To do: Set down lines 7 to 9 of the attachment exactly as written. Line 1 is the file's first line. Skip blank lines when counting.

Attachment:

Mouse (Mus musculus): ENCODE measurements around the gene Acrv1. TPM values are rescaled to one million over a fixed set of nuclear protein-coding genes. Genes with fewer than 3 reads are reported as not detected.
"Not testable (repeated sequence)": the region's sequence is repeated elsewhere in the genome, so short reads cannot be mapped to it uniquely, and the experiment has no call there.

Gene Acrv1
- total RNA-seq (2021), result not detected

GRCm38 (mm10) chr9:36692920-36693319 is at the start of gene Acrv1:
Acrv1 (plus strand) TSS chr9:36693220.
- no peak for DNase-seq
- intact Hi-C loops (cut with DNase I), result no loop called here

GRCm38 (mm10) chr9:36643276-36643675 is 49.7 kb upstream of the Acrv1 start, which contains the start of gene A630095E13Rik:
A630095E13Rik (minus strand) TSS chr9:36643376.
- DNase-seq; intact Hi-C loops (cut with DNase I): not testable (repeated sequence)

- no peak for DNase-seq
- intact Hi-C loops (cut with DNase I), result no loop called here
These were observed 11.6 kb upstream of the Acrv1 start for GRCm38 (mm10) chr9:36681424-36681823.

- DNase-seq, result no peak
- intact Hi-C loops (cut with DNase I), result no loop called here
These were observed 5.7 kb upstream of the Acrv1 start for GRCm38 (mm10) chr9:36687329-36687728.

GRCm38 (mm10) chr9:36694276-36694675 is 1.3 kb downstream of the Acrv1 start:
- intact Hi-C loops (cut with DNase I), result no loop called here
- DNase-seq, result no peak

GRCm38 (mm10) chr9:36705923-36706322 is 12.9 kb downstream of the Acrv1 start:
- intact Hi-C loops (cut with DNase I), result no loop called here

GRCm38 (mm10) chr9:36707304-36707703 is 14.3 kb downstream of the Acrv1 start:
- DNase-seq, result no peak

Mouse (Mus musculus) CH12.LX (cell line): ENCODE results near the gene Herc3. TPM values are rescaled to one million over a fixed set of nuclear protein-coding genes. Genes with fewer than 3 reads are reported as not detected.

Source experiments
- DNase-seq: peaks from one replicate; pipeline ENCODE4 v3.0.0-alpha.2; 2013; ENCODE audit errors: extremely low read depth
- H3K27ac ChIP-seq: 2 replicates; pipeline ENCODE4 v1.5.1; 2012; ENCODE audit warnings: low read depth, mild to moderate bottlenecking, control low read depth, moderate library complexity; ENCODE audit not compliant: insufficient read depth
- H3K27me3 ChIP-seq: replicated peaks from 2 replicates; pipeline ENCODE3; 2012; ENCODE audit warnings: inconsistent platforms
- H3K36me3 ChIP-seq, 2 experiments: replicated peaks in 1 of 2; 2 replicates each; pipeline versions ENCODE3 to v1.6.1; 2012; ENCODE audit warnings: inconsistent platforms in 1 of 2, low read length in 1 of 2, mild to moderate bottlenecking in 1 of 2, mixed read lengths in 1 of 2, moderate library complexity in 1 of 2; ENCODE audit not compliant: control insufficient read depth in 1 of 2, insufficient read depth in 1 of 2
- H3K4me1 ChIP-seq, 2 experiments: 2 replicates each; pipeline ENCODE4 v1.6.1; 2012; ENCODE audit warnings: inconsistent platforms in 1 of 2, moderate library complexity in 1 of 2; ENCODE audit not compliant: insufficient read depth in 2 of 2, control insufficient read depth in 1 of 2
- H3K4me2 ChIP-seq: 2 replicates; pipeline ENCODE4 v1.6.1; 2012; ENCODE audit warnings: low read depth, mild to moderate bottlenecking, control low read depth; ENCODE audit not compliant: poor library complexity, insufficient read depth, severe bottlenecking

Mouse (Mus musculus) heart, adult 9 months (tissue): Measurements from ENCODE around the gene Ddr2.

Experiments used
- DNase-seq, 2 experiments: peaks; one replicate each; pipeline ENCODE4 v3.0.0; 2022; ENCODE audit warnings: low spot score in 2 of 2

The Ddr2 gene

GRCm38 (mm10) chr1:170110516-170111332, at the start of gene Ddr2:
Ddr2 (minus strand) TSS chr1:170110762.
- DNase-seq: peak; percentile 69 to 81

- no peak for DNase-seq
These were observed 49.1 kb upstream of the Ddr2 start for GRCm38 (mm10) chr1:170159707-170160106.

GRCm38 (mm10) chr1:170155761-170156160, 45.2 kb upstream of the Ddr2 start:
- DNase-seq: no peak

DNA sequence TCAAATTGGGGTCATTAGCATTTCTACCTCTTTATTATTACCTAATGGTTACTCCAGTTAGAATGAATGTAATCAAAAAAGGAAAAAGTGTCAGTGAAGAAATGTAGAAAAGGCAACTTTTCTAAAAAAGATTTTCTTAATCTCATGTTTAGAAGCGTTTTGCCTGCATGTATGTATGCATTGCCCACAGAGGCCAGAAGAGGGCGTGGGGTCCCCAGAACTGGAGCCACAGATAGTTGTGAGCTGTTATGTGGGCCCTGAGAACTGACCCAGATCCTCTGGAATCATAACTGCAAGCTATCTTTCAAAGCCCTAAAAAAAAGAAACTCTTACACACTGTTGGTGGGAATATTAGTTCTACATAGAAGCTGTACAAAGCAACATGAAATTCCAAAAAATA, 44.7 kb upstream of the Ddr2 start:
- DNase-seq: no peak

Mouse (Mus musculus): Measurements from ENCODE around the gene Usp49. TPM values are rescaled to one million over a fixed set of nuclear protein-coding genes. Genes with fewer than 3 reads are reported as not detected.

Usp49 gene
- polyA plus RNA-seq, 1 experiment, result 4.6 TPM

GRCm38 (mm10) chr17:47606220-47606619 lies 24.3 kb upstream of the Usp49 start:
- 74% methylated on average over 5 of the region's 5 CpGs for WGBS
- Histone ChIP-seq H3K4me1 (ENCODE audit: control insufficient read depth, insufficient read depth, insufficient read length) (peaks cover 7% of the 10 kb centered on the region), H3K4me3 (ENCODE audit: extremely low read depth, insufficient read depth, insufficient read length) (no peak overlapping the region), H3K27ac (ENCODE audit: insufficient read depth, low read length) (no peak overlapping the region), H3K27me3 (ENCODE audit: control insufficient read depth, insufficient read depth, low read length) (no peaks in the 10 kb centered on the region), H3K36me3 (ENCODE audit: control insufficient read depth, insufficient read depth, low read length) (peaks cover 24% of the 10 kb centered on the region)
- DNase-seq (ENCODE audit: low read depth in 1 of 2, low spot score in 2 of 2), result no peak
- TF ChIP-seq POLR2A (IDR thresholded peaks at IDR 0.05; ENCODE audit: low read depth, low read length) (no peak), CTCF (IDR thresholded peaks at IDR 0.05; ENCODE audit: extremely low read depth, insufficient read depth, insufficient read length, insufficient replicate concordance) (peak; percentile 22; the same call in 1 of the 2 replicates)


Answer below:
- no peak for DNase-seq
- intact Hi-C loops (cut with DNase I), result no loop called here

GRCm38 (mm10) chr9:36643276-36643675 is 49.7 kb upstream of the Acrv1 start, which contains the start of gene A630095E13Rik: